What is a Realistic Purchase Price I
Should Look At?
Buying a home is the likely the single largest
investment for most of us, and we should take care to find
the ideal home that fits our budget and is located in a neighbourhood
that suits our lifestyle needs. What we think we can afford
and what the bank thinks we can afford are often two different
things. Everyone's lifestyle may not be the same, but the
banks have established some general affordability guidelines.
Below you will find some methods you can use and some methods
the banks use - together.
To estimate a realistic purchase price, here is a good
rule of thumb.
Follow These Steps:
- Determine how much you are prepared to put as a Down
- Calculate the Estimated Affordable Mortgage: multiply
your total gross (before tax) family income by 2.5
- Add the two amounts and you have a good idea what price
you can afford.
Ex.: You have $10,000 for your down payment.
Your gross income is $60,000, and when multiplied by 2.5%,
your estimated affordable mortgage is $150,000. With your
$10,000, your realistic purchase price is $160,000.
What Are The Estimated Monthly Carrying
Now that you can estimate the price, you
should also look at what it will cost to carry the property.
Another good and simple rule of thumb is the "3% rule".
To estimate the monthly carrying costs, multiply the purchase
price you determined above by 3% and then divide this by amount
Ex.: Using the above purchase price for our
example, we multiply the $160,000 by 3% and then divide this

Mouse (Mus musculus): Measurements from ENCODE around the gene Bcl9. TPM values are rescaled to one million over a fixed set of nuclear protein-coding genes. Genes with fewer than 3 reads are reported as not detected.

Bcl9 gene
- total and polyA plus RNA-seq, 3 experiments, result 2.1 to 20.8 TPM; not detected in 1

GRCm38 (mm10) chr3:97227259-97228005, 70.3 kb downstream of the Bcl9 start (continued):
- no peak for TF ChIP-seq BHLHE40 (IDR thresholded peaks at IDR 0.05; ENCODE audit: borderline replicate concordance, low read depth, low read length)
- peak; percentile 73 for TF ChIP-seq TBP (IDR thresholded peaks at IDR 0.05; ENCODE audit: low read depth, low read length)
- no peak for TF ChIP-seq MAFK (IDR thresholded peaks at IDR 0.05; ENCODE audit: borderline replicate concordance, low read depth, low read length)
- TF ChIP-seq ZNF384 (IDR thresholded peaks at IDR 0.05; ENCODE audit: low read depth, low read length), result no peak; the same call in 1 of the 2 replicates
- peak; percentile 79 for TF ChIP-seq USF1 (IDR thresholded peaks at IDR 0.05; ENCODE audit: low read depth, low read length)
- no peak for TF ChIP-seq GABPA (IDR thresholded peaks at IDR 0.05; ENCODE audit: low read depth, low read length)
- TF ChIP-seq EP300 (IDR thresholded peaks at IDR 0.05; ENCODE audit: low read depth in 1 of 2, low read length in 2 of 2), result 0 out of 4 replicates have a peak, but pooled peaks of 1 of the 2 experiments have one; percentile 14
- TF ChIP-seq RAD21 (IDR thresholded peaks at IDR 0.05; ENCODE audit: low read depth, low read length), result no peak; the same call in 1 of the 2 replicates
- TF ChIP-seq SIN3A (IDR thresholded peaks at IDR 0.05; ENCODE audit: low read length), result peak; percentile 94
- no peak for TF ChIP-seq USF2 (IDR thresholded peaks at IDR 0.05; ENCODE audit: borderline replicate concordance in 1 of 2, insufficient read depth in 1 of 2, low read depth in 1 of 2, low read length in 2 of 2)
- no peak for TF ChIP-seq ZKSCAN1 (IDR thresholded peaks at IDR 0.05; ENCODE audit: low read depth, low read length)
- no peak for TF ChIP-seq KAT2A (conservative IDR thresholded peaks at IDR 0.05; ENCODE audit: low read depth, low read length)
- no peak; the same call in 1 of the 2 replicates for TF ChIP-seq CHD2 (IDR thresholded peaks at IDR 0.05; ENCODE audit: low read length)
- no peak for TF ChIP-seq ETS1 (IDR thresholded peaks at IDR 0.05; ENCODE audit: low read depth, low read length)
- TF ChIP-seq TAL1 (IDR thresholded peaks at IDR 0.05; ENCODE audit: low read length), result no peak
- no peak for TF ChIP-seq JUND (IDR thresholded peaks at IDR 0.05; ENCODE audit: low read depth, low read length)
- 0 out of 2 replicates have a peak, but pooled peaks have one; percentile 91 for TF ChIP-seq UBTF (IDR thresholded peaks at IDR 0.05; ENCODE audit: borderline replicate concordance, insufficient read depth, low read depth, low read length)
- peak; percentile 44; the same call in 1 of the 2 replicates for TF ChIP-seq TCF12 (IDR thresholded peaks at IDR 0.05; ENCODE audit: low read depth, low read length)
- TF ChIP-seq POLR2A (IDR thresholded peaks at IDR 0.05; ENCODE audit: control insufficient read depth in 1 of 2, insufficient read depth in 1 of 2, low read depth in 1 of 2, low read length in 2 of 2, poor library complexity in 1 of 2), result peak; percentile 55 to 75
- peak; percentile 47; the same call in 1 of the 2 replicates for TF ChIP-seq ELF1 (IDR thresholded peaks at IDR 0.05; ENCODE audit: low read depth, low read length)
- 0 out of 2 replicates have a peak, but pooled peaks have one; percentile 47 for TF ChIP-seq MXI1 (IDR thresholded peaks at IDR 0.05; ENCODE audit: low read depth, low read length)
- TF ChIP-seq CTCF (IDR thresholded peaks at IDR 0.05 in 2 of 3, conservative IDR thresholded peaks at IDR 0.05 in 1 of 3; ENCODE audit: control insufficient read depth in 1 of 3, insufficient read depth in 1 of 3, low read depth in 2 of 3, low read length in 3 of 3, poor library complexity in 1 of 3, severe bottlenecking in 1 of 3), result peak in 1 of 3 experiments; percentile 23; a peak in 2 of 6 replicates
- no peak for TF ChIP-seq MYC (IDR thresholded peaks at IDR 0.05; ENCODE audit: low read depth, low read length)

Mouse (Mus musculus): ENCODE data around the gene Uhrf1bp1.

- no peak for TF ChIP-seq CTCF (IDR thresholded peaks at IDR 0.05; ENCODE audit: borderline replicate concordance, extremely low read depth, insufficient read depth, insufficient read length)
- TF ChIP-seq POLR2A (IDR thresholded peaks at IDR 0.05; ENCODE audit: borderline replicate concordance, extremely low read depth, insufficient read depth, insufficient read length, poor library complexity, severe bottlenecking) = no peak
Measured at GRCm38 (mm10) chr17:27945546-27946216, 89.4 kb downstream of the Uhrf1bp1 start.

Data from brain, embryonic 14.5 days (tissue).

amount by 12 to get the estimated monthly carrying costs $400.
How Much Can I Qualify For?
Most lenders rely on two basic formulas as
a simple and reliable method to determine the maximum mortgage
they will approve you for. These are the Gross Debt Service
(G.D.S.) and Total Debt Service (T.D.S.) Ratios.
The G.D.S. Ratio:
Most lenders will approve using up to 32%
of the total gross (before tax) income for the mortgage principal
and interest, property taxes, estimated heating costs (sometimes
all of these referred to as PITH), plus 50% of any maintenance
fees. To calculate your maximum mortgage, multiply the total
gross income by 32%, then subtract an estimated property tax
portion, heating, and 50% of any maintenance fees. What you
are left with is the mortgage payment (P&I).
The T.D.S. Ratio:
Most lenders will approve using up to 40%
of the total gross (before tax) income towards the mortgage,
property taxes, estimated heating cost, and 50% of any maintenance
fees PLUS any other debts and obligations. These debts and
obligations could be car loans, lines of credit, credit cards
with outstanding balances, personal loans, auto leases, furniture
and appliance loans, etc.
Let Us Calculate It For You:
A mortgage specialist at CanadianMortgageRates.com
will be pleased to work out your specific qualification. Please
remember that the above ratios are not the only thing considered
in the approval process. I good credit rating, together with
the amount of down payment and employment stability are important
details. Since we work with many different lenders who offer
lot of different products, and knowing their particular guidelines,
we are your one-stop-shop for approval.